Supporters of Yemen's President Ali Abdullah Saleh
Supporters of Yemen's President Ali Abdullah Saleh hold-up his pictures along with pictures of Saudi Arabia's King Abdullah bin Abdul Aziz, during a protest in support of his regime in the capital Sanaa, on August 26. Saleh called on Tuesday for a mechanism to implement a Gulf plan aimed at a peaceful transition of power in his impoverished country. © Mohammed Huwais - AFP/File
Supporters of Yemen's President Ali Abdullah Saleh
AFP
Last updated: August 30, 2011

Saleh calls for way to implement Gulf's Yemen plan

President Ali Abdullah Saleh, who has been out of Yemen for nearly three months, called on Tuesday for a mechanism to implement a Gulf plan aimed at a peaceful transition of power in his impoverished country.

Saleh, in a Riyadh hospital since June 4 after being wounded by a bomb in Sanaa, has so far refused to sign a plan proposed by the six Gulf monarchies calling for his resignation after protests against his rule erupted in January.

In an Eid al-Fitr speech carried by the official SANA news agency, Saleh said he has told his ruling General People's Congress to "make contact with the Common Forum to develop a mechanism for implementing the Gulf plan without delay."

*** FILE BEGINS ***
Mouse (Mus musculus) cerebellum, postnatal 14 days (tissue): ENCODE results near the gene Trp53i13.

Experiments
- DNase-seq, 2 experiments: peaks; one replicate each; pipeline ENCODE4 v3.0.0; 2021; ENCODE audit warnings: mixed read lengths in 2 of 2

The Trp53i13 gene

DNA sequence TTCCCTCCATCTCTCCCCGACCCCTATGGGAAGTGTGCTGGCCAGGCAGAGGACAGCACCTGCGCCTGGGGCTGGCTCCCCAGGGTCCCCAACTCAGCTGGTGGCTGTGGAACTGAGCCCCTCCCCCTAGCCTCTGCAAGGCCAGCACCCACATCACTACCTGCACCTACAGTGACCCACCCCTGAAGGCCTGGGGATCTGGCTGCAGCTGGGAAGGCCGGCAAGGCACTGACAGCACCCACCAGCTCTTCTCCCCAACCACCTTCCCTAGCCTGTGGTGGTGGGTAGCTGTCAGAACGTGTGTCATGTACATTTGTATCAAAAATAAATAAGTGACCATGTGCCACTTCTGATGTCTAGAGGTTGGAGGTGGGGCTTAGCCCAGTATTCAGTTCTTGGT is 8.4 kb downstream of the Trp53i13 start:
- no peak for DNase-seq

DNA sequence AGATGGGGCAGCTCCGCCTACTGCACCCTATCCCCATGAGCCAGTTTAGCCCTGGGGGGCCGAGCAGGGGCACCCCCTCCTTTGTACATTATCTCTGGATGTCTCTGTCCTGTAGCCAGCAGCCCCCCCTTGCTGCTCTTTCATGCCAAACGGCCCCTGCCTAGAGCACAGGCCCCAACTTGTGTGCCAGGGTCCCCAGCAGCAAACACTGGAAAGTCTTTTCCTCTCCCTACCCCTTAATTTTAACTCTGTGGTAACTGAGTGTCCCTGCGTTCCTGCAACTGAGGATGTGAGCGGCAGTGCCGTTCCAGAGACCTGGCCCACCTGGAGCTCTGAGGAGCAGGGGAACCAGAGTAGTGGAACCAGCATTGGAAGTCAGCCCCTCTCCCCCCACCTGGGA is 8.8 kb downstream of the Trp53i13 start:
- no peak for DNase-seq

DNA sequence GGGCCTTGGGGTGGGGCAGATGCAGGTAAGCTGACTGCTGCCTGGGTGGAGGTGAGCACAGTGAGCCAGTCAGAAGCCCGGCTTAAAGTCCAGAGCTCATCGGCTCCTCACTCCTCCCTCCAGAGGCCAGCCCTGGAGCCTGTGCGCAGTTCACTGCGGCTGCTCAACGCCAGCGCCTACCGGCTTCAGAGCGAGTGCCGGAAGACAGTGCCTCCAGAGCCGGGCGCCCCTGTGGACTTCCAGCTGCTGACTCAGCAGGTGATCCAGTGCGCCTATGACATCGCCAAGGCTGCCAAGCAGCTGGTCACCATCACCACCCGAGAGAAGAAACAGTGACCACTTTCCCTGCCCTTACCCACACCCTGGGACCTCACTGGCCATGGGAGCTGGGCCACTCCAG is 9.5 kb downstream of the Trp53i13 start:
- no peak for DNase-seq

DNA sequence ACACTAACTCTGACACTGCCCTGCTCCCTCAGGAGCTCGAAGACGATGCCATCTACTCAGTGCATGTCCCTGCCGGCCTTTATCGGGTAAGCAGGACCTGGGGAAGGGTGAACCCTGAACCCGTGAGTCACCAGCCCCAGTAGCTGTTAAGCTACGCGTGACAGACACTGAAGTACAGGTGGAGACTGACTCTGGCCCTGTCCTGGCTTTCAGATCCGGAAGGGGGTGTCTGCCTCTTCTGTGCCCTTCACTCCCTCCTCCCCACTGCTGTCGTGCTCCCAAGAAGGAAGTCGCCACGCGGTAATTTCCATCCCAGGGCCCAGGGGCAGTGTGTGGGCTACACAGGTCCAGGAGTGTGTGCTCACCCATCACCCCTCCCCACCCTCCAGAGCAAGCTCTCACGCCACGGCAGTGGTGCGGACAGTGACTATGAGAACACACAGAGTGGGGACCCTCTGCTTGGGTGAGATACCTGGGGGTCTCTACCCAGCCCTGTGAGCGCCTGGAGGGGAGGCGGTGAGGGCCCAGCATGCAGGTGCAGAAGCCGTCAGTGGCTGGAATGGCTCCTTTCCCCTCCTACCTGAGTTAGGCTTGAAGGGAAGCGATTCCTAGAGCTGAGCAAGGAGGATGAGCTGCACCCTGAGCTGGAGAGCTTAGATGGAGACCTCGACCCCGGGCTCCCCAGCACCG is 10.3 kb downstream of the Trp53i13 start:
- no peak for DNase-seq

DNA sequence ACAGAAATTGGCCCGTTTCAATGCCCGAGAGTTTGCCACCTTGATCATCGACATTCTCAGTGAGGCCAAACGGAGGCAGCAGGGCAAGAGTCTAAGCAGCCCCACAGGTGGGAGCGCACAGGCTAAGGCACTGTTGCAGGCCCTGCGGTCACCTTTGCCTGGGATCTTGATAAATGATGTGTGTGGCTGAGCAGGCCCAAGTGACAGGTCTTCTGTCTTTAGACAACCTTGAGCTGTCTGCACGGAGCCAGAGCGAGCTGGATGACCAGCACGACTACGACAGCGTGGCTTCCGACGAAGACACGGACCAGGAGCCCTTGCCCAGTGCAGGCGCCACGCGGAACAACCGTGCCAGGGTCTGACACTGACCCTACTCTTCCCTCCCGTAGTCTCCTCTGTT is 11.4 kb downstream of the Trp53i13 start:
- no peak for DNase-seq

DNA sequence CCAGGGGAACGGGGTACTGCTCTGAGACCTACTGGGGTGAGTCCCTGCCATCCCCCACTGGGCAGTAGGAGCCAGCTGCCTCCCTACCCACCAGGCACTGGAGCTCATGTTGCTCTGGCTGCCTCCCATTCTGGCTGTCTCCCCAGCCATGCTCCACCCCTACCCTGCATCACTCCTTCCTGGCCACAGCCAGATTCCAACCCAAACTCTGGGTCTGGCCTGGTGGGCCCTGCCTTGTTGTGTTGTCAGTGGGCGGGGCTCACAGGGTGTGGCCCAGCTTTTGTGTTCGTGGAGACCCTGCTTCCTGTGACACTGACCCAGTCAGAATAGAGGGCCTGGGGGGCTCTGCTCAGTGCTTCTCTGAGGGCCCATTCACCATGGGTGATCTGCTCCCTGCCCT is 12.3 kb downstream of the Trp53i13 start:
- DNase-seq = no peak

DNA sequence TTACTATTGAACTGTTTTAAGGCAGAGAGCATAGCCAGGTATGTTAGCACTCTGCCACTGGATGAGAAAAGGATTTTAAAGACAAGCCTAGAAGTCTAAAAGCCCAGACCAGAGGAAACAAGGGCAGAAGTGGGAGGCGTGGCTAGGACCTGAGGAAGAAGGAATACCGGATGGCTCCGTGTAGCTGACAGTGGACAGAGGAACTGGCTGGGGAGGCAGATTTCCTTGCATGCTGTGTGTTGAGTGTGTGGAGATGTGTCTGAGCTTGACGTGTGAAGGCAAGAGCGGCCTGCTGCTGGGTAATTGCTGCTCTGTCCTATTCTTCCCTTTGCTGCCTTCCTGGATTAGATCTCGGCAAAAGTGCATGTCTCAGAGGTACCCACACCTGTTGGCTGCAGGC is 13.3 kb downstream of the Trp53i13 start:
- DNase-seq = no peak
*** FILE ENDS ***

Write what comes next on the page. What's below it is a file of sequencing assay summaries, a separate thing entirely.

The Common Forum, a coalition of the parliamentary opposition in Yemen, has refused to renegotiate the Gulf plan which it has already signed, holding Saleh responsible for the ongoing impasse.

The Gulf plan proposes that Saleh would transfer power to the vice president within 30 days in exchange for a promise of immunity from prosecution.

Saleh, while attacking his opponents whom he calls "criminals" and "coup plotters," also called for "national dialogue" to "set priorities in accordance with the constitution," referring to his presidential term which ends in 2013.

In his speech, Saleh urged his countrymen to "join forces against those who impede democracy in the country."

Saleh has appeared in good shape on state television in recent weeks but has so far ignored questions about his possible return to Yemen, an Arabian Peninsula country of some 24 million people and one of the world's poorest states.

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